0217blog

Never Forget

The images were not new to me, rows upon rows of twisted, bloated corpses, their mouths opened in obscene, deathly horror, teeth removed, eyes gouged, piled up like so many sticks of cord wood, thousands of burials in mass graves, the crematoria, huge mountains of ash from the violated bodies, those who were alive were emaciated, nearly dead, all of it I have seen before and yet I watched it yet again and once again I could not turn away from the tortuous images in the latest Netflix documentary about the concentration camps of World War II.

The documentary was filmed for the U.S. Defense Department by famed Hollywood director George Stevens as part of the “Five Came Back” series that examines World War II through the lenses of a series of equally, famous Hollywood directors. The latest was filmed from March 1, 1945 through May 8, 1945, at 14 death camps, after they were liberated by the Allies, and included Dachau in Bavaria, Germany; Mittelbau-Dora Concentration Camp, Nordhausen, Germany; Buchenwald Concentration Camp, Weimar, Germany; Mauthausen Concentration Camp, Austria; Arnstadt Concentration Camp, Thuringia, Germany; Belsen Concentration Camp, Lower Saxony, Germany; Leipzig Concentration Camp, Germany; Penig Concentration Camp, Saxony, Germany; Ohrdruf Labor Camp, Thuringia, Germany; Hadamar Concentration Camp, Hesse, Germany; Meppene Concentration Camp, Germany; Münster Concentration Camp, North Rhine-Westphalia, Germany; Breendonk Concentration Camp, Belgium; and Hanover Concentration Camp, Lower Saxony, Germany.

Sights of the mass starvation, cruelty and bestiality disgust me and terrorize me and still haunt me and I have unresolved and confused personal issues as I continue to consume the shows and read the books about the Holocaust because I have to remind myself that anything can and probably will happen again and that Jews have been hated and murdered for 2,000 years so why would you think that has changed or will ever change?

And I see today’s parallels to those grim years when Hitler was consolidating his power as the German people became enthralled with his plans for Lebensraum, the policy of expanding the German homeland into neighboring Poland and beyond, not unlike the accepted, U.S. policy of manifest destiny that expanded the country’s borders at the cost of the lives of thousands of native Americans and later the policy of imperialism. And I see the inevitable parallels between the worship of Hitler and the adoration and unbridled and fanatic worship for Donald Trump and the spread of anti-Semitism and white supremacy groups. The German people were obsessed with anything that Hitler said or did, similar to the way that Trump is viewed by many.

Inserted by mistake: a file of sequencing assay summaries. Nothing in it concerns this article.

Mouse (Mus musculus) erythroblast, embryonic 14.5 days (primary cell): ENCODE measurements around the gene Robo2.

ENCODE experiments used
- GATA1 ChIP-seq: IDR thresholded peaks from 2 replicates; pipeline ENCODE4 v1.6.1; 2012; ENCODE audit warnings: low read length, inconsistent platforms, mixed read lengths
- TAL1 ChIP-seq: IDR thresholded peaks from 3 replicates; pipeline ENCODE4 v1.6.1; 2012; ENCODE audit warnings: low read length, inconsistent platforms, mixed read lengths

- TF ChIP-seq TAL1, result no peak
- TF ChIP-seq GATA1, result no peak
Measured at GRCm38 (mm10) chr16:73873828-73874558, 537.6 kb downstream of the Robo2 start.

How can anyone make sense of the huge contradictions in Germany under Hitler. The Germans, the Nazis, were not monsters or barbarians, they didn’t arrive on the earth from some faraway planet, they were people, just like we are people. Before the war, their society was not barbaric, in fact it was a modern society with great cities, sophisticated technology, high art. And yet, somehow, I feel that I share in the guilt because I am a member of the same human race as the Nazis. Could I act in a similarly barbaric manner if I was told it was for the common good? I fear my answer is that I would respond in the same way that all good soldiers, all patriots, answer the call.

What would I have done if I had been suddenly torn away from my home, shoehorned like livestock into a train and brought to one of the camps where I was herded off and screamed at by soldiers with whips and guns and dogs and the old men were ordered to one side and the younger ones to the other side, where their fates would be sealed. Would I have simply screamed and fallen to my knees in terror or would I have followed orders, absolutely unaware and unbelieving of what was to come? Could I watch my mother, my father, my brother, my sister, attacked and bloodied and then vanished forever? Would I march in lockstep to the gas chamber, in belief that we were only going to shower? How could I not simply explode in terror, hatred and grief? And I see myself there, with my life about the end and I can only cry knowing that there is absolutely no escape, no way out and that I am about to be squashed to death like a bug.

How could the German men and the women continue living while knowing of the savagery being perpetrated? How could they go to their daily jobs, have dinner with their families, talk about the latest sports events? How could they smile? The Holocaust was not very long ago and I remain in absolute confusion over how people can behave in such an inhuman way and why.
And watching the documentaries, reading the books, I get a sort of vicarious revenge as a witness and I can look at the images and scream that the guilty murderers did not escape and that they and their deeds have become part of history for all time.

This film is the official documentary report compiled from more than 80,000 feet of film shot by Allied military photographers in the German concentration camps immediately after liberation. The director, Stevens, was so traumatized by what he saw that upon returning home, he could not continue as a director. Eventually, he did return to directing but ever again directed in his prior style as a comedic director and worked only on serious movies for the rest of his career.

“Five Came Back” explores the experiences of five U.S. film directors — John Ford, William Wyler, John Huston, Frank Capra, and Stevens — and their frontline work during the Second World War.

Journalist for 40 years and now a creative writer